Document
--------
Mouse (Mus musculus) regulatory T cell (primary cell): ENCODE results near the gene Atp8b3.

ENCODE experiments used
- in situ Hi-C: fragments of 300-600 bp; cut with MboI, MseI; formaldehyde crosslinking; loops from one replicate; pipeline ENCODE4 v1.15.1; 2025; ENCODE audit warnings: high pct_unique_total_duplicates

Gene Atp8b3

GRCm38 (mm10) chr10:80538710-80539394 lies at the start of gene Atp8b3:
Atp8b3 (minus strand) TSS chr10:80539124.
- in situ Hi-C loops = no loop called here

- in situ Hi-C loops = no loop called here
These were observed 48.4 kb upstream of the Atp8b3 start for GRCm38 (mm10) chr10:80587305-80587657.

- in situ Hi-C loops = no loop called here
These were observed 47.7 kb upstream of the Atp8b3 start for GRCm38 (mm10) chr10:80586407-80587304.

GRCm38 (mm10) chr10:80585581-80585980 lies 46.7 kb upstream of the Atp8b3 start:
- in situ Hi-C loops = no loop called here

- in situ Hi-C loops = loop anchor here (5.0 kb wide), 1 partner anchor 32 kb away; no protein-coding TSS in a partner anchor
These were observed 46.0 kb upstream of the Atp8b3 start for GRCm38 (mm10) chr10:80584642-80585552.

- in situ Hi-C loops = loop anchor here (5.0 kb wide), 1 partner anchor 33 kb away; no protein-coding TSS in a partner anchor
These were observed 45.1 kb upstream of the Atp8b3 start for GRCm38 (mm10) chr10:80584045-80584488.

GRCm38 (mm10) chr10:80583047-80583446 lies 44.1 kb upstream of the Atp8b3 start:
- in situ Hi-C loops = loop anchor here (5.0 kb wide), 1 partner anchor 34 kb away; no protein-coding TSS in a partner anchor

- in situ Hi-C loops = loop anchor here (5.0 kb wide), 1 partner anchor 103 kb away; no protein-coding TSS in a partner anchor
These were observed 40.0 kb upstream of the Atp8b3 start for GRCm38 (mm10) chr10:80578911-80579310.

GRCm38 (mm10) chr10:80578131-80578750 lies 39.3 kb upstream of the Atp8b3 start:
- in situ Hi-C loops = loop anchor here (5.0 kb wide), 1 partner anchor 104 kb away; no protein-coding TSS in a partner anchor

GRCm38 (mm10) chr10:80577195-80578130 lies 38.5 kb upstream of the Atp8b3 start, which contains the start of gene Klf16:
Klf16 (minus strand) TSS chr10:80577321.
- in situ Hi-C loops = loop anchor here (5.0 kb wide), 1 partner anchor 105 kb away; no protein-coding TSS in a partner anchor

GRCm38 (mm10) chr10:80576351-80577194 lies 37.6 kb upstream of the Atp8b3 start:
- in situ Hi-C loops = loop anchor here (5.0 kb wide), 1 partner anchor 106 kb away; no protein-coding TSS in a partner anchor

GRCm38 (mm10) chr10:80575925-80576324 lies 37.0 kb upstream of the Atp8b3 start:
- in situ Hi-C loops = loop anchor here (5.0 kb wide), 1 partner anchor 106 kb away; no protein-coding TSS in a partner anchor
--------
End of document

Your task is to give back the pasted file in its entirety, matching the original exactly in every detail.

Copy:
Mouse (Mus musculus) regulatory T cell (primary cell): ENCODE results near the gene Atp8b3.

ENCODE experiments used
- in situ Hi-C: fragments of 300-600 bp; cut with MboI, MseI; formaldehyde crosslinking; loops from one replicate; pipeline ENCODE4 v1.15.1; 2025; ENCODE audit warnings: high pct_unique_total_duplicates

Gene Atp8b3

GRCm38 (mm10) chr10:80538710-80539394 lies at the start of gene Atp8b3:
Atp8b3 (minus strand) TSS chr10:80539124.
- in situ Hi-C loops = no loop called here

- in situ Hi-C loops = no loop called here
These were observed 48.4 kb upstream of the Atp8b3 start for GRCm38 (mm10) chr10:80587305-80587657.

- in situ Hi-C loops = no loop called here
These were observed 47.7 kb upstream of the Atp8b3 start for GRCm38 (mm10) chr10:80586407-80587304.

GRCm38 (mm10) chr10:80585581-80585980 lies 46.7 kb upstream of the Atp8b3 start:
- in situ Hi-C loops = no loop called here

- in situ Hi-C loops = loop anchor here (5.0 kb wide), 1 partner anchor 32 kb away; no protein-coding TSS in a partner anchor
These were observed 46.0 kb upstream of the Atp8b3 start for GRCm38 (mm10) chr10:80584642-80585552.

- in situ Hi-C loops = loop anchor here (5.0 kb wide), 1 partner anchor 33 kb away; no protein-coding TSS in a partner anchor
These were observed 45.1 kb upstream of the Atp8b3 start for GRCm38 (mm10) chr10:80584045-80584488.

GRCm38 (mm10) chr10:80583047-80583446 lies 44.1 kb upstream of the Atp8b3 start:
- in situ Hi-C loops = loop anchor here (5.0 kb wide), 1 partner anchor 34 kb away; no protein-coding TSS in a partner anchor

- in situ Hi-C loops = loop anchor here (5.0 kb wide), 1 partner anchor 103 kb away; no protein-coding TSS in a partner anchor
These were observed 40.0 kb upstream of the Atp8b3 start for GRCm38 (mm10) chr10:80578911-80579310.

GRCm38 (mm10) chr10:80578131-80578750 lies 39.3 kb upstream of the Atp8b3 start:
- in situ Hi-C loops = loop anchor here (5.0 kb wide), 1 partner anchor 104 kb away; no protein-coding TSS in a partner anchor

GRCm38 (mm10) chr10:80577195-80578130 lies 38.5 kb upstream of the Atp8b3 start, which contains the start of gene Klf16:
Klf16 (minus strand) TSS chr10:80577321.
- in situ Hi-C loops = loop anchor here (5.0 kb wide), 1 partner anchor 105 kb away; no protein-coding TSS in a partner anchor

GRCm38 (mm10) chr10:80576351-80577194 lies 37.6 kb upstream of the Atp8b3 start:
- in situ Hi-C loops = loop anchor here (5.0 kb wide), 1 partner anchor 106 kb away; no protein-coding TSS in a partner anchor

GRCm38 (mm10) chr10:80575925-80576324 lies 37.0 kb upstream of the Atp8b3 start:
- in situ Hi-C loops = loop anchor here (5.0 kb wide), 1 partner anchor 106 kb away; no protein-coding TSS in a partner anchor